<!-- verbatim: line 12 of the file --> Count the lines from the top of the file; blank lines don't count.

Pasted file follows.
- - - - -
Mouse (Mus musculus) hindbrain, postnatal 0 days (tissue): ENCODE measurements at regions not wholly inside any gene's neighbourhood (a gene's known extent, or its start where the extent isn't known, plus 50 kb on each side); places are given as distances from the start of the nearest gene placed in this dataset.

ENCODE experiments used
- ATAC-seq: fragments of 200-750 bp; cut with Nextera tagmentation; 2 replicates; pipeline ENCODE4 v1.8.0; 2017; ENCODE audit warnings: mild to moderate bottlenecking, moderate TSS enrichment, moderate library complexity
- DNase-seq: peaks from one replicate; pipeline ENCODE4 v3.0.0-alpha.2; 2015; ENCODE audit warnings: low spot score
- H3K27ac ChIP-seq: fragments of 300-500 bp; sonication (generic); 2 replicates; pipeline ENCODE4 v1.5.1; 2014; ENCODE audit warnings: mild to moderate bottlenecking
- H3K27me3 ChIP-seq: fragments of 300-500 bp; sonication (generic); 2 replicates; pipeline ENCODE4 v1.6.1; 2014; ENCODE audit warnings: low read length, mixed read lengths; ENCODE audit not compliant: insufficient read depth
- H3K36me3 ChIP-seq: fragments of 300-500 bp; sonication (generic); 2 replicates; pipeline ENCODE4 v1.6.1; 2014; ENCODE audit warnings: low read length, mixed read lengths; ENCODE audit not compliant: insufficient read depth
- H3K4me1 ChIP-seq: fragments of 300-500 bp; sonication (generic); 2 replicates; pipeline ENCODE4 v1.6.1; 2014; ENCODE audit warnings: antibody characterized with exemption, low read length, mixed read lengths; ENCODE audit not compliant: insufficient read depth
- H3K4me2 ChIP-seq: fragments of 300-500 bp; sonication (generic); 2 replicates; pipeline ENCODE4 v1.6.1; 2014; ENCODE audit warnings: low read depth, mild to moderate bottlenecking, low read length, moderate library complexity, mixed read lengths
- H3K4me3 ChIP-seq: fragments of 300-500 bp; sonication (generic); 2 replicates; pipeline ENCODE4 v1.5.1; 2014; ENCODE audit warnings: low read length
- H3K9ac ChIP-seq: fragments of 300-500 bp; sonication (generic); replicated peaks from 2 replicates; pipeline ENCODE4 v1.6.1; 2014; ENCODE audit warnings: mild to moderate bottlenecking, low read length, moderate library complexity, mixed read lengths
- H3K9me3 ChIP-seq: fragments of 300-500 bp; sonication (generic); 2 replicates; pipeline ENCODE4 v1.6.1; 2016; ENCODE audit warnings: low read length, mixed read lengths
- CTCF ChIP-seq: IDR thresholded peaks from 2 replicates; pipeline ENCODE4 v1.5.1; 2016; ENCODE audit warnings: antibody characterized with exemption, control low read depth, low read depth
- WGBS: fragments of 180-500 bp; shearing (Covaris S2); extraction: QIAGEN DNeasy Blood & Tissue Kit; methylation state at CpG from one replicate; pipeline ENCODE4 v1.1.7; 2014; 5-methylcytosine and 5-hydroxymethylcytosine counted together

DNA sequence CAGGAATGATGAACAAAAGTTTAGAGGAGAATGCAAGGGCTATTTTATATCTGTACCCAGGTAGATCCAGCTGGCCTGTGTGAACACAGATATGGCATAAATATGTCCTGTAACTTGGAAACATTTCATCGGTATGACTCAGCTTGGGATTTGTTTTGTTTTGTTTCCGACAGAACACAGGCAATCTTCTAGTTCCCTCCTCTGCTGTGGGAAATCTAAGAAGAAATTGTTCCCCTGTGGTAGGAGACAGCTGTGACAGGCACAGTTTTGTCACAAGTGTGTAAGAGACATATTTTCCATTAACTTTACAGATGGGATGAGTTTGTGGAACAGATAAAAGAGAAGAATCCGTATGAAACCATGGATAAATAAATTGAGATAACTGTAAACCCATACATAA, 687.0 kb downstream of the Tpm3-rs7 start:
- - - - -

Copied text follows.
- H3K9me3 ChIP-seq: fragments of 300-500 bp; sonication (generic); 2 replicates; pipeline ENCODE4 v1.6.1; 2016; ENCODE audit warnings: low read length, mixed read lengths